Friday, January 02, 2015

Florida newspapers: trolling in polluted waters for readers … by gimleteye

One of the mysteries of 2014: why -- despite pressure from everyone from the Florida Congressional delegation to the White House -- did the US Army Corps of Engineers fail to sign off on a plan to help the Indian River Lagoon: the Central Everglades Planning Project.

One of the satisfying results of the pollution of the Indian River Lagoon: the emergence of Scripps Howard with the best newspaper coverage on the environment in the region. Eve Samples, a terrific writer on the environment for the TC Palm, was just promoted to editor of the paper.

Let me restate that in another way: because readers in the Indian River Lagoon region became enraged about pollution, the newspaper responded. (And by the way, so did Gov. Rick Scott.)

We haven't had an energized, muscular Miami Herald on the environment since Martha Musgrove retired from the Herald more than a decade ago. Interesting, too, that the Herald journalism on the environment in South Florida picked up once the international press started reporting on the jeopardy to Miami from climate change. (Jenny Staletovich, who moved into the environmental beat at the Herald, came from The Palm Beach Post, another South Florida newspaper that regularly outperforms the Herald on environmental coverage.)

Here is a recent Treasure Coast Palm, article:

The Army Corps of Engineers gave the Indian River Lagoon an early Christmas gift - and one that has been long overdue.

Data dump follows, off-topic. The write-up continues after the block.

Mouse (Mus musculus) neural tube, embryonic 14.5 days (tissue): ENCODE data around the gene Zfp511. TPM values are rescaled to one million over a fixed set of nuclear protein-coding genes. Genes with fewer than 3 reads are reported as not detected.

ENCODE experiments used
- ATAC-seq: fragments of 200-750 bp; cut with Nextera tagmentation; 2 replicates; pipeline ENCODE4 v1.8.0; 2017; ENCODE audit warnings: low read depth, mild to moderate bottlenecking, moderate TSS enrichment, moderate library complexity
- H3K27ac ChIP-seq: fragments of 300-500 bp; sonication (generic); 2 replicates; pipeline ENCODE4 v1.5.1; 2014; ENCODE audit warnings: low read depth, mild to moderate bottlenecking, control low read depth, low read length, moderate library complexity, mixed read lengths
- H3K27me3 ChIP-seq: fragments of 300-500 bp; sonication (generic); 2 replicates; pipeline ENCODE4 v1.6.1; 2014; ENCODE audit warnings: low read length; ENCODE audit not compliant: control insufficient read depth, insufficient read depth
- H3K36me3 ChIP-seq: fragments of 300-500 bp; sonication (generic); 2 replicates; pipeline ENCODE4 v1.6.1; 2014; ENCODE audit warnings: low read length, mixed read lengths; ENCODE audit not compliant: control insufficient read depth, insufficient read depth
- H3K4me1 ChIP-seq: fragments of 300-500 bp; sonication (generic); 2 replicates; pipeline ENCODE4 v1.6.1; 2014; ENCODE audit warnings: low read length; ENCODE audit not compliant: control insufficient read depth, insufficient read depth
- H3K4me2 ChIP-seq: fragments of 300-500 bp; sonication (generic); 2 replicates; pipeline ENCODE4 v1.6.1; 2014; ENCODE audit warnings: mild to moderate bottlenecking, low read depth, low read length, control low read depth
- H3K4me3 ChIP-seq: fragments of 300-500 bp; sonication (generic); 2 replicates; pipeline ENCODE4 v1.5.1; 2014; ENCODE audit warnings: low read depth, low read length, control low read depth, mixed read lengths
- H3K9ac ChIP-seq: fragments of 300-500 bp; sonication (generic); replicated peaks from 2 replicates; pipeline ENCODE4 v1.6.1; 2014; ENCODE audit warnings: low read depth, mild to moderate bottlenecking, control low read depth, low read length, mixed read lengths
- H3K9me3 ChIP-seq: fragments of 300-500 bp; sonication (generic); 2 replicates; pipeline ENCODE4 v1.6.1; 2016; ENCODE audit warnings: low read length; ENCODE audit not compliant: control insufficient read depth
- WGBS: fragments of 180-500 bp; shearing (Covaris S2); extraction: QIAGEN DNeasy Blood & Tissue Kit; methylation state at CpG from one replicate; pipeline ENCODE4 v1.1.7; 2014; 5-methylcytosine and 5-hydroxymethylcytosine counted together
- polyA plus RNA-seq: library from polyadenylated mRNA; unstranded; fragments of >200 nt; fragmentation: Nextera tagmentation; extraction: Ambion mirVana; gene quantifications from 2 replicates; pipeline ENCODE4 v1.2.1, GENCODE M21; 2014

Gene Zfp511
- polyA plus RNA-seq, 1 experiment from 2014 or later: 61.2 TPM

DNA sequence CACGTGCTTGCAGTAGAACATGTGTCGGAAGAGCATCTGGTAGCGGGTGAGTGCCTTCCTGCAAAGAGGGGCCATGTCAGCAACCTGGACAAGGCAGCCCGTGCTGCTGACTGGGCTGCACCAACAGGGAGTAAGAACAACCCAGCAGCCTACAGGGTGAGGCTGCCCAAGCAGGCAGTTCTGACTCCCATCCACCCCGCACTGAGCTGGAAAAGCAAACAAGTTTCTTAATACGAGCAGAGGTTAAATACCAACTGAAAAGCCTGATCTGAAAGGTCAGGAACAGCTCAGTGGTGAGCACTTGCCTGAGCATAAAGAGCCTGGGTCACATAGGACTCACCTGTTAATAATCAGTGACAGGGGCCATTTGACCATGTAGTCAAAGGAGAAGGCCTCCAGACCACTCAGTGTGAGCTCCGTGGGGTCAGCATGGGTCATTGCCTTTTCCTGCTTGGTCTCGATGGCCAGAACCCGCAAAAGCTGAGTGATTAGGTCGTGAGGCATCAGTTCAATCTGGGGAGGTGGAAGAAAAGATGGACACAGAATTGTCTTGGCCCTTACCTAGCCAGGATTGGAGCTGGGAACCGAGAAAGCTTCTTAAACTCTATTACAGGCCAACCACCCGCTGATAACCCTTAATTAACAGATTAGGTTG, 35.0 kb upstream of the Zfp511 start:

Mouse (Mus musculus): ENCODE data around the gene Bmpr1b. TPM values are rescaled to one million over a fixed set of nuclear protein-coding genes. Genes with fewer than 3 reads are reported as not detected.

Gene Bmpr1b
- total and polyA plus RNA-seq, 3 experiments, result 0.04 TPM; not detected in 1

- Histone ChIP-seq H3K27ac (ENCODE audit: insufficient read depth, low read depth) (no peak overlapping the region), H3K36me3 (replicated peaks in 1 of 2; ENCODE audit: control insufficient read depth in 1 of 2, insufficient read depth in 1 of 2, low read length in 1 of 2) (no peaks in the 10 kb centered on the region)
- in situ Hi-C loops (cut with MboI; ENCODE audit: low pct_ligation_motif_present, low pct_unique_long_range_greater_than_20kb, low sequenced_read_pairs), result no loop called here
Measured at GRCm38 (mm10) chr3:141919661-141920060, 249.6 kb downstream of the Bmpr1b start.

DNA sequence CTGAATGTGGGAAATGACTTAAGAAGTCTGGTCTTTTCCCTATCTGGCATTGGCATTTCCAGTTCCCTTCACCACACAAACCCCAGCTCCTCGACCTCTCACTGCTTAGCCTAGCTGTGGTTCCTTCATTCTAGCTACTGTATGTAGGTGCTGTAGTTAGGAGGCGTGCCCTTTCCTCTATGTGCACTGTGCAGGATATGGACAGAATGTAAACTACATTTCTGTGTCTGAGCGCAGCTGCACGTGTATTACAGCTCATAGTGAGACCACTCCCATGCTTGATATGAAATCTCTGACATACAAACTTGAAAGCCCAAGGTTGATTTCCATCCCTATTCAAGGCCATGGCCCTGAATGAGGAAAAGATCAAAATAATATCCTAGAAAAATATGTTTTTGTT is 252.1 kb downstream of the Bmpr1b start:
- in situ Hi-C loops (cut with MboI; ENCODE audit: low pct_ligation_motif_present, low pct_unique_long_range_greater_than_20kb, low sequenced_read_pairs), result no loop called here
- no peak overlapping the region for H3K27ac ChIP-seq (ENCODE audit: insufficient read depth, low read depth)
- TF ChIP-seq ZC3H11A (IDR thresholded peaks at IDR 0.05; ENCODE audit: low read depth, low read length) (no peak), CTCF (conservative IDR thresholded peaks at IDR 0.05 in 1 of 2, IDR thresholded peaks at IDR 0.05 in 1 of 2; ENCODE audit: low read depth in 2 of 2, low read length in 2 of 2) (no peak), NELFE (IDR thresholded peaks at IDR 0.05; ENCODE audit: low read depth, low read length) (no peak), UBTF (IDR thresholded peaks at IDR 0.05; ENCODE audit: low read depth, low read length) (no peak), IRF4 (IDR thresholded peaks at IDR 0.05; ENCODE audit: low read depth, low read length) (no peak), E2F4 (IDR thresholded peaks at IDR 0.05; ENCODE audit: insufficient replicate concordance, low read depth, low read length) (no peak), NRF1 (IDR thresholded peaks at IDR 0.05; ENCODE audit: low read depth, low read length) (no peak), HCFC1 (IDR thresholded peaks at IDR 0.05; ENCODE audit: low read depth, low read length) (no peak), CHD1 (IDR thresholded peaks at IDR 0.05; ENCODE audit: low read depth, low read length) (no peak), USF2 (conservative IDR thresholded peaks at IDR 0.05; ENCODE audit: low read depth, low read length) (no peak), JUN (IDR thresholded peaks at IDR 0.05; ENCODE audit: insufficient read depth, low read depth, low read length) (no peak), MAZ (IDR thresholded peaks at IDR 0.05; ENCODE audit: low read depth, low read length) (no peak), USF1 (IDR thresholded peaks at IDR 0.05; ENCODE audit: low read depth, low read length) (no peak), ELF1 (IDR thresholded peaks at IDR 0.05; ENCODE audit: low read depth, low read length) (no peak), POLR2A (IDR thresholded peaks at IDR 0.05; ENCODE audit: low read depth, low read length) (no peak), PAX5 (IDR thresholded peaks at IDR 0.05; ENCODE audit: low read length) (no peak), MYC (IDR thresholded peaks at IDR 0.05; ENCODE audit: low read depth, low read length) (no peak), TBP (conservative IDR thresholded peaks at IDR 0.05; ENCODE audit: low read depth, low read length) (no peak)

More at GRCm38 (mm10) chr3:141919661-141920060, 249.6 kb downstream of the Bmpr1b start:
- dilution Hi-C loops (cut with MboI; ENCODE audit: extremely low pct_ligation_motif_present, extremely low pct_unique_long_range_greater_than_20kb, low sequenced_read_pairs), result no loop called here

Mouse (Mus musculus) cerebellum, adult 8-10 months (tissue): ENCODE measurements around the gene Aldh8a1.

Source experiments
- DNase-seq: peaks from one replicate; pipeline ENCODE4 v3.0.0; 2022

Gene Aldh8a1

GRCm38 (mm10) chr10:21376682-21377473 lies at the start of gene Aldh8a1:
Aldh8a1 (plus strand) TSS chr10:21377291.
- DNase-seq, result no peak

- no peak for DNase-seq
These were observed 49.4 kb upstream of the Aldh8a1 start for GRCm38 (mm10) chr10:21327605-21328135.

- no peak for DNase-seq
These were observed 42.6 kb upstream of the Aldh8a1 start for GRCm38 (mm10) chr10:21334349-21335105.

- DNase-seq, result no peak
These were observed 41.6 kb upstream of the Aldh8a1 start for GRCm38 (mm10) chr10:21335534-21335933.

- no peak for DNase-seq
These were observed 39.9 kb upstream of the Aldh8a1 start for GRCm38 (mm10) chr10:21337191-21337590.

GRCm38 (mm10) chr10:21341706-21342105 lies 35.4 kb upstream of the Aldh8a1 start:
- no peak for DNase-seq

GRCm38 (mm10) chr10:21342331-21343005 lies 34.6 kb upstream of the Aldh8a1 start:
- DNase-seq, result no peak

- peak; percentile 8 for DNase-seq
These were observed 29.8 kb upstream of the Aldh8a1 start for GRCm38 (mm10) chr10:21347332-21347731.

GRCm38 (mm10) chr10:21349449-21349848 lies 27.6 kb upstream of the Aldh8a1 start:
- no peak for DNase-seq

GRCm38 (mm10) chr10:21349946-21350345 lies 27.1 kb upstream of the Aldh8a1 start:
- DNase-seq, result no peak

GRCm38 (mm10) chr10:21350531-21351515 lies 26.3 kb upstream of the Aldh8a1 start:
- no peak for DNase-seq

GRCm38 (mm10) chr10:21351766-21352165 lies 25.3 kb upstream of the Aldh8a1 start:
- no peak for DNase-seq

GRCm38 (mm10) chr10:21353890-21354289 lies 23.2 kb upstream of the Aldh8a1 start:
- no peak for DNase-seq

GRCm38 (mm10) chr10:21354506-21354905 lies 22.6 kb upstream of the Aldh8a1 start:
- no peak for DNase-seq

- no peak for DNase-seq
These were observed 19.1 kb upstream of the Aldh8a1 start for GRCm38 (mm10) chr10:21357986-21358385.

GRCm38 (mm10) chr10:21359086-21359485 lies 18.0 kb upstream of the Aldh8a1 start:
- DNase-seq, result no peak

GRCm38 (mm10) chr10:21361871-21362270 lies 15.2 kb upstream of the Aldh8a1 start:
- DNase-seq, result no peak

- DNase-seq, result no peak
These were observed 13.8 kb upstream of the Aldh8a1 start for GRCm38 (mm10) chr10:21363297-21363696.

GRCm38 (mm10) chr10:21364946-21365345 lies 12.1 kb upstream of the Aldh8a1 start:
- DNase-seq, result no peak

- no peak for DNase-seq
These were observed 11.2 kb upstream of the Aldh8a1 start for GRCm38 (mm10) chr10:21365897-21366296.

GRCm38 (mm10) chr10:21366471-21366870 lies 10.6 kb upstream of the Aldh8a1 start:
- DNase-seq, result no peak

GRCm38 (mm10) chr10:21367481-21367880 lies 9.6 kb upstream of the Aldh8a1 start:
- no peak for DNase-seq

The agency announced Tuesday the signing of an 8,000-page report on the $1.9 billion Central Everglades Planning Project, which is expected to help reduce the number of discharges from Lake Okeechobee into the lagoon by diverting water south toward the Everglades.

Advocates have been waiting for the report approval, which was originally expected to come last year. After numerous delays, the Corps' Civil Works Review Board rejected the report in April, citing cost-sharing issues with the state.

The Corps' initial rejection of the report caused the CEPP not to be included in the 2014 Water Resources Development Act, which would have allowed Congress to pay for the project.

Congress is expected to consider the next water bill in two years. Meanwhile, Florida lawmakers introduced a bill that would give congressional authorization for the CEPP upon the Corps' approval of the report.

The bill, however, did not reach the floor this year and one of its sponsors, Rep. Patrick Murphy, D-Jupiter, will reintroduce it next year, his office said. If the bill passes, Congress still needs to vote to appropriate the money in the federal budget.

A provision in the Water Resources Development Act requires the federal government to match the state's investment in the CEPP when the next water bill comes up.

Officials with the South Florida Water Management District, which implements the project at the state level, have said they don't plan to start working on the CEPP soon because there are many other crucial water projects competing for limited funding. Some of those project include the C-44 Canal Reservoir and Stormwater Treatment Area near Indiantown, which will clean water entering the St. Lucie River, and raising the Tamiami Trail in Miami-Dade County.